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In Germany, Simony Says

by Christopher A. Ferrara
February 9, 2017

The corrupt German hierarchy, led by the likes of Walter (“Holy Communion for public adulterers”) Kasper and Cardinal Reinhard (“Holy Communion for public adulterers”) Marx, head of the German bishops’ conference, has been acting as the Sturmabteilung for the widely hailed “Pope of the peripheries” in his own drive to open the door to… Holy Communion for public adulterers.

Last time I consulted a world map, however, Germany did not appear to be anywhere near the “peripheries” from which Francis has plucked a few figures out of obscurity in order to make them token bishops or cardinals. No, this pontificate is not guided by input from the ecclesial “peripheries” but rather from the engine of the German hierarchy, a Mercedes Benz of ecclesiastical privilege and power whose fuel is billions of Euros literally extracted from the remaining German Catholics under threat of excommunication.

I am referring to the German “church tax” collected by the German government from income tax revenues and distributed to the Catholic Church and other religious bodies according to the taxpayer’s earmark on the tax return. In Edward Pentin's revealing interview with Father Hans Langendörfer, S.J., the General Secretary of the German Bishops’ Conference, we find the following astounding exchange:

“A problem one often hears related to the German Church is the Church tax. Some have compared it to the Islamic jizya, the annual tax put on non-Muslims, in that to be Catholic, you have to pay the tax or leave the Church and risk excommunication. They also say this tax is corrupting the German Church, also because it’s making the Church so rich it’s weakening its ability to evangelize.

“It’s one third of Catholics who pay the Church tax. The other two-thirds are not involved because they are too young, or too old, they don’t earn enough money.

“But it’s still a lot of money.

“It’s 5 billion euros every year, and we regard this, as you very well know, as a membership fee [!] which is linked in our system to tax standards and it’s mandatory.

“And you’re at risk of excommunication if you don’t pay it?

“Yes. We regard this [non payment], as it always was, as a public withdrawal of Church attendance….”

What Langendörfer describes is, quite simply, the institutionalization of the sin of simony in the Catholic Church in Germany. As the Catholic Encyclopedia explains, simony is “a deliberate intention of buying or selling for a temporal price such things as are spiritual or annexed unto spirituals. While this definition only speaks of purchase and sale, any exchange of spiritual for temporal things is simoniacal.” [internal quotation omitted]

The spiritual quo for the quid of money or other material benefit paid to an ecclesiastic is “whatever is conducive to the eternal welfare of the soul, i.e., all supernatural things: sanctifying grace, the sacraments, sacramentals, etc.” (To be distinguished, notes the Encyclopedia, is the voluntary offering of Mass stipends, which a priest may never, however, make mandatory for his offering of a Mass.)

In Germany, as Langendörfer admits, whoever does not pay the tax he characterizes as a “membership fee” — a membership fee for belonging to the Mystical Body of Christ! — is liable to excommunication, meaning that he will be “forbidden… to receive the sacraments.” (1983 Code of Canon Law, can. 1331.)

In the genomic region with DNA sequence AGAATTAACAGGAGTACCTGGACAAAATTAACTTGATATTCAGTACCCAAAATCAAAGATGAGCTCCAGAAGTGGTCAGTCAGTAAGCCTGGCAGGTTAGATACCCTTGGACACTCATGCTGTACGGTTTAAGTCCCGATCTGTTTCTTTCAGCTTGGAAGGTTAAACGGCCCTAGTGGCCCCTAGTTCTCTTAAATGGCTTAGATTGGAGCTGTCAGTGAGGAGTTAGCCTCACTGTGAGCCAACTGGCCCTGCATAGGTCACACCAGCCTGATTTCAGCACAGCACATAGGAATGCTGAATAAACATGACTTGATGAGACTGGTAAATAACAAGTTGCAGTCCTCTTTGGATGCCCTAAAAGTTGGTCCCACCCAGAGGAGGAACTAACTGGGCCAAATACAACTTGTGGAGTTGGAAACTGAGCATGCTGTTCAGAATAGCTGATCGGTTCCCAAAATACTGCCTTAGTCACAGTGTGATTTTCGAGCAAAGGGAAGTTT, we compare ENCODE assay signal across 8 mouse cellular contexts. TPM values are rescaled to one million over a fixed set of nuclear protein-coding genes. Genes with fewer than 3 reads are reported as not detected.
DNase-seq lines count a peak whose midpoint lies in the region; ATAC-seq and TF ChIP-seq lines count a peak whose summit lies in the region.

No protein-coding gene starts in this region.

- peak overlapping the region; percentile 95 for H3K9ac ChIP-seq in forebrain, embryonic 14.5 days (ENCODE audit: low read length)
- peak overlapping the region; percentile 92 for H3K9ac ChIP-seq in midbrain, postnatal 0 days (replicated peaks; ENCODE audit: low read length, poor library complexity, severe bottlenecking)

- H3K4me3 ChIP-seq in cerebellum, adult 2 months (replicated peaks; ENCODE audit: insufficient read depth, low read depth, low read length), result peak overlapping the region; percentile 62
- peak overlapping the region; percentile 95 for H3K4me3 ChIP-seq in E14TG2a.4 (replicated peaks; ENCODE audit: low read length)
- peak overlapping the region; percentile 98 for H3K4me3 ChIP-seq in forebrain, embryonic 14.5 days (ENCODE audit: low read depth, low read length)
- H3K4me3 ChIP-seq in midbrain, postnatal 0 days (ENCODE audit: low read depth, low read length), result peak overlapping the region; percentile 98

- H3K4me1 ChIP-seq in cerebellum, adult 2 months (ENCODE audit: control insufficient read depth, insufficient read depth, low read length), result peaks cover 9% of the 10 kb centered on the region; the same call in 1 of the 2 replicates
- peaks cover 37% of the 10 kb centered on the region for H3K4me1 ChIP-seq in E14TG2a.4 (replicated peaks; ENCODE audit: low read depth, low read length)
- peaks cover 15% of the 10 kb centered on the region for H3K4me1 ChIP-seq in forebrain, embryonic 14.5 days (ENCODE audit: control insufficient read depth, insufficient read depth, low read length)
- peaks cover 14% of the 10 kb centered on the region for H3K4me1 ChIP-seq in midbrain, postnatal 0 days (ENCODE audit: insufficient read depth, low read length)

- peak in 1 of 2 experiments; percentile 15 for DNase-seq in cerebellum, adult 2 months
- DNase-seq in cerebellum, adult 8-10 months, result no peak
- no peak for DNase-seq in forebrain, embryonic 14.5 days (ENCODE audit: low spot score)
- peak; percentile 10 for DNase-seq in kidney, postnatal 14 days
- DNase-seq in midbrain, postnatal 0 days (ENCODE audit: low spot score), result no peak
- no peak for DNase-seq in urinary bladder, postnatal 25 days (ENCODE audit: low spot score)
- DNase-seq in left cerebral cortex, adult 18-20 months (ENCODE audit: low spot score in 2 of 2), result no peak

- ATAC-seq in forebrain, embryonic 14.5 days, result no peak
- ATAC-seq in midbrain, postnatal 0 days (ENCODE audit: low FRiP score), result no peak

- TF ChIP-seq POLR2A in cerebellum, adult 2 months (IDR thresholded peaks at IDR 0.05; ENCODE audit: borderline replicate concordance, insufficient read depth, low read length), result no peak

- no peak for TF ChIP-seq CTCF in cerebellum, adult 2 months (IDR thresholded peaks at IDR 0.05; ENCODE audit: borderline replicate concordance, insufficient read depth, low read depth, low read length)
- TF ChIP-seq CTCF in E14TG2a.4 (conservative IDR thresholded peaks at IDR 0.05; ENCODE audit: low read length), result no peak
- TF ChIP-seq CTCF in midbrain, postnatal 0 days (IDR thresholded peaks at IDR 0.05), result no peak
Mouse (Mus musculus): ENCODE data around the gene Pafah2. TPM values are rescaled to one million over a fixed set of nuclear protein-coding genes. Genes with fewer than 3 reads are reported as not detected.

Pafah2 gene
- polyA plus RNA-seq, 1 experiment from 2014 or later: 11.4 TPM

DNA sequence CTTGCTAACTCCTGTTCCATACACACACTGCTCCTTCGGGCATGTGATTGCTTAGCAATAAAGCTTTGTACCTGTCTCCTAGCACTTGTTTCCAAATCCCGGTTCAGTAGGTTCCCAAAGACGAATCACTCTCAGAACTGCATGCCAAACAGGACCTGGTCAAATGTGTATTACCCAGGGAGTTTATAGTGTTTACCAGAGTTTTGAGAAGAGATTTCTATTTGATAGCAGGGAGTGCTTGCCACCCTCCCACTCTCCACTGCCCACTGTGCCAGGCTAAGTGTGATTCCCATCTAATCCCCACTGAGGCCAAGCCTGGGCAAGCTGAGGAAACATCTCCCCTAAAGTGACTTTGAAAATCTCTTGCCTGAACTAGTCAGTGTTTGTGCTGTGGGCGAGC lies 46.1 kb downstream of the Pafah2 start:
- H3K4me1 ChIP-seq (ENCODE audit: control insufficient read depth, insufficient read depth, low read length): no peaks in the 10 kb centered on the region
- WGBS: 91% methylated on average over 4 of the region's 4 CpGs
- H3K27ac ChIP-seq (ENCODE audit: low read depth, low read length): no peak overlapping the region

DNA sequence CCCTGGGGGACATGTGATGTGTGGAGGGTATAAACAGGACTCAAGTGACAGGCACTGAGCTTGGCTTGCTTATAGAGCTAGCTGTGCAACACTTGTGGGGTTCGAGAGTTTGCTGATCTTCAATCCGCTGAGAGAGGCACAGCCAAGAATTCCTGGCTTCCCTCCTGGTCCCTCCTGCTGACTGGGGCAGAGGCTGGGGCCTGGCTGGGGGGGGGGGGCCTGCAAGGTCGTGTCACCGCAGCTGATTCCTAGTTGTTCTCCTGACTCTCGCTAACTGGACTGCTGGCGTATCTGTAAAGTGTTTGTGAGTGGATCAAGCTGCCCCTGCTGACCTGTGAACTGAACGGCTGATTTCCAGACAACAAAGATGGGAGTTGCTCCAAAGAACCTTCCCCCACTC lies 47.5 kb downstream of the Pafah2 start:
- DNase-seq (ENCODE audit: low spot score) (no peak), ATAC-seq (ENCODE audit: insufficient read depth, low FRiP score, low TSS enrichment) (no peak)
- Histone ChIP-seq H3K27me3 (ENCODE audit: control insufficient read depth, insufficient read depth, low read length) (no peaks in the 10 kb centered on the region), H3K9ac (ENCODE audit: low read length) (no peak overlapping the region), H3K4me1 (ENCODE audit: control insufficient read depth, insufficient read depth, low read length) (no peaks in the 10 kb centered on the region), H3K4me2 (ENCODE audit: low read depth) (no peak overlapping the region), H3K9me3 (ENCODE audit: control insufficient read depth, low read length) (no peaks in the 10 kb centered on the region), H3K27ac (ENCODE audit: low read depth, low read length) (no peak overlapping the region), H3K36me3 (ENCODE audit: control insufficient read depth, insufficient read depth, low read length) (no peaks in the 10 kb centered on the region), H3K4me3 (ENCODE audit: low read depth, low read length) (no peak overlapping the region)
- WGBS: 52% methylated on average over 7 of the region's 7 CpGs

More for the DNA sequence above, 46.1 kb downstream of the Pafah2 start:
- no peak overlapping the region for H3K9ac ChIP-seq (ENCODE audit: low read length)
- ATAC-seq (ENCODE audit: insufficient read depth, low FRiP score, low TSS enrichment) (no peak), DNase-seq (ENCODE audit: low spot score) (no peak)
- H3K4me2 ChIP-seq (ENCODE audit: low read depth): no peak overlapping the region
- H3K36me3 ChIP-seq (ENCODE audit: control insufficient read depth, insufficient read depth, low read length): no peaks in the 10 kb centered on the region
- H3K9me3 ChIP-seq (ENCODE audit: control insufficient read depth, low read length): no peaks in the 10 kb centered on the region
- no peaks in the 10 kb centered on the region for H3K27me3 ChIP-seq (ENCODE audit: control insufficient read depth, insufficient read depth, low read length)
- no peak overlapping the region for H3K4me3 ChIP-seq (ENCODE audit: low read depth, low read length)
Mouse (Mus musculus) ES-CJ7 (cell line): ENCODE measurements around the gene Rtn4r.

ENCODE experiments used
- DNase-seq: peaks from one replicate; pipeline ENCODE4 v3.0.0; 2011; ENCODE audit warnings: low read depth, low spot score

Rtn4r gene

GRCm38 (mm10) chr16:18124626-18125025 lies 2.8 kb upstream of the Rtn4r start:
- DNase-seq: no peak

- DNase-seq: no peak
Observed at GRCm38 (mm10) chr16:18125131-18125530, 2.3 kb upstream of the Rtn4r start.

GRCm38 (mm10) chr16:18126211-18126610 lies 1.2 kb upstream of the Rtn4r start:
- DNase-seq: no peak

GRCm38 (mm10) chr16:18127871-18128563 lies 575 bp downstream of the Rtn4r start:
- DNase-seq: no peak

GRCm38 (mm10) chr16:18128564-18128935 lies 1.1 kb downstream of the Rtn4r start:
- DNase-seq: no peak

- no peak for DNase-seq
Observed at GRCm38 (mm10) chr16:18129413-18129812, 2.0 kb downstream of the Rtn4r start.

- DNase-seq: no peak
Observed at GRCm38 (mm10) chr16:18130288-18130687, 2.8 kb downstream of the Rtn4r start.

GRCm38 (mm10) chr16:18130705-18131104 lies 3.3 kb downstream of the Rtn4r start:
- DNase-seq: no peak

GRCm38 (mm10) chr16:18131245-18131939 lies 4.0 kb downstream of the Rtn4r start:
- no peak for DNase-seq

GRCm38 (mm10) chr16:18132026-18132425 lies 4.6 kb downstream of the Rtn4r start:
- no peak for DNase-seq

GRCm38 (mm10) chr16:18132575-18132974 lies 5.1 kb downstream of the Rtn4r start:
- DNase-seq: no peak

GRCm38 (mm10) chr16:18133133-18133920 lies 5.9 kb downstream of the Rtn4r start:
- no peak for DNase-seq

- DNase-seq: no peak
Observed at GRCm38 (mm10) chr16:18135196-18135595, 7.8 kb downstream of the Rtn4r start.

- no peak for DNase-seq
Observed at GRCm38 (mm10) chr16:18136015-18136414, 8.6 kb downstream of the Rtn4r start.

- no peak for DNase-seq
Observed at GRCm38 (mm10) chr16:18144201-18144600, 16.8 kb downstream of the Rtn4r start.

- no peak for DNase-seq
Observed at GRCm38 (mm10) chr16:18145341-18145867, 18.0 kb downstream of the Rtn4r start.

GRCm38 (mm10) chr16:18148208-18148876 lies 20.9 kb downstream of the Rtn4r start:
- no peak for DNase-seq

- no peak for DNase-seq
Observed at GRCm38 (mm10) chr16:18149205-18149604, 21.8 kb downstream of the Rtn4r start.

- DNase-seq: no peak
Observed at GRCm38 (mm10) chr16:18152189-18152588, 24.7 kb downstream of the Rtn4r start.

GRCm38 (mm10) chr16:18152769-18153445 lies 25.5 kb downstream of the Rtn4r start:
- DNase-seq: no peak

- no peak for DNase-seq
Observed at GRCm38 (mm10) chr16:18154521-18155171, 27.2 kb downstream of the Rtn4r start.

No tax payment = excommunication = no sacraments. That is simony pure and simple. And simony is a sin — a very grave sin. So much so that, as the Catholic Encyclopedia further observes: “To uproot the evil of simony so prevalent during the Middle Ages, the Church decreed the severest penalties against its perpetrators.” As of the 19th century, the ecclesiastical penalties for simony ranged from suspension of priestly faculties to — ironically enough, in this case — excommunication.

The new Code of Canon Law (can. 1381), however, provides merely that “a person who through simony celebrates or receives a sacrament, is to be punished with an interdict or suspension.” That is, there is no automatic penalty or any penalty of excommunication. But, in any case, who would impose a penalty on the German bishops? Certainly not “the Pope of the peripheries”!

Speaking of which, Langendörfer also admitted to Pentin that German Catholics in “second marriages” are now, thanks to Amoris Laetita, free to “ask themselves: ‘Should I, or should I rather not, go to Communion?’” That is, they are free to decide for themselves whether to commit sacrilege by partaking of the Blessed Sacrament while living in adultery. Gloria TV notes the bitter irony: German Catholics living in adultery are free to engage in sacrilege respecting the Blessed Sacrament, but they are not free to stop paying a simoniacal tax in exchange for the sacrament they defile. God may be mocked, but not the German bishops!

But then, where would the Church in Germany be if all the divorced and “remarried” Catholics stopped paying the tax and left the Church because they were embarrassed by being barred from Holy Communion so long as they continued to engage in relations with someone to whom they are not married? That would represent an unacceptable loss of revenue!

And so, as Rorate Caeli rightly observes, the Church of Germany is “the Church of Simony,” while the “Pope of the peripheries,” who is constantly condemning worldliness and clericalism in the abstract, is somehow deaf, dumb and blind to perhaps the worst example of worldliness and clericalism in the Catholic world today.

Someone is laughing at all of this. His name is legion.